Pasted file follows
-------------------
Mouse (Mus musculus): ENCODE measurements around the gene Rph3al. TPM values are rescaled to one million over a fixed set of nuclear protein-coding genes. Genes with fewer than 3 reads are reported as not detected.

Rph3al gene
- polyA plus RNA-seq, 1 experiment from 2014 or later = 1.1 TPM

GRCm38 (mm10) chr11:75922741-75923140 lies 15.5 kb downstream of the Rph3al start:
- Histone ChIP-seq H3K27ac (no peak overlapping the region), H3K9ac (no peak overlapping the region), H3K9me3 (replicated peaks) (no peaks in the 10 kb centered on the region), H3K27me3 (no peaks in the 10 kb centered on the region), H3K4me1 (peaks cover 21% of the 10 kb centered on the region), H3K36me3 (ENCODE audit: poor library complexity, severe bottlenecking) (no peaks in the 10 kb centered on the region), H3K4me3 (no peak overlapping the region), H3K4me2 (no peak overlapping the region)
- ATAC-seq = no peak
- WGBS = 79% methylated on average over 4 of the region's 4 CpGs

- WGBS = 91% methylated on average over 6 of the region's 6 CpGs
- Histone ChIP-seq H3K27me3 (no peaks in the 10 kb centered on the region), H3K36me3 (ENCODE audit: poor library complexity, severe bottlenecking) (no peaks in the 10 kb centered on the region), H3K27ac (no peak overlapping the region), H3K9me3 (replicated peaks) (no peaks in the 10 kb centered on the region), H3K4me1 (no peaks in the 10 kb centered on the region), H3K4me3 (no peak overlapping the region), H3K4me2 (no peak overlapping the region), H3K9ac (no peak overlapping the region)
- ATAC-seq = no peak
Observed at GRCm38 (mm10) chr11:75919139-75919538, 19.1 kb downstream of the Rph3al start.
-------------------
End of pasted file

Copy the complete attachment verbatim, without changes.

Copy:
Mouse (Mus musculus): ENCODE measurements around the gene Rph3al. TPM values are rescaled to one million over a fixed set of nuclear protein-coding genes. Genes with fewer than 3 reads are reported as not detected.

Rph3al gene
- polyA plus RNA-seq, 1 experiment from 2014 or later = 1.1 TPM

GRCm38 (mm10) chr11:75922741-75923140 lies 15.5 kb downstream of the Rph3al start:
- Histone ChIP-seq H3K27ac (no peak overlapping the region), H3K9ac (no peak overlapping the region), H3K9me3 (replicated peaks) (no peaks in the 10 kb centered on the region), H3K27me3 (no peaks in the 10 kb centered on the region), H3K4me1 (peaks cover 21% of the 10 kb centered on the region), H3K36me3 (ENCODE audit: poor library complexity, severe bottlenecking) (no peaks in the 10 kb centered on the region), H3K4me3 (no peak overlapping the region), H3K4me2 (no peak overlapping the region)
- ATAC-seq = no peak
- WGBS = 79% methylated on average over 4 of the region's 4 CpGs

- WGBS = 91% methylated on average over 6 of the region's 6 CpGs
- Histone ChIP-seq H3K27me3 (no peaks in the 10 kb centered on the region), H3K36me3 (ENCODE audit: poor library complexity, severe bottlenecking) (no peaks in the 10 kb centered on the region), H3K27ac (no peak overlapping the region), H3K9me3 (replicated peaks) (no peaks in the 10 kb centered on the region), H3K4me1 (no peaks in the 10 kb centered on the region), H3K4me3 (no peak overlapping the region), H3K4me2 (no peak overlapping the region), H3K9ac (no peak overlapping the region)
- ATAC-seq = no peak
Observed at GRCm38 (mm10) chr11:75919139-75919538, 19.1 kb downstream of the Rph3al start.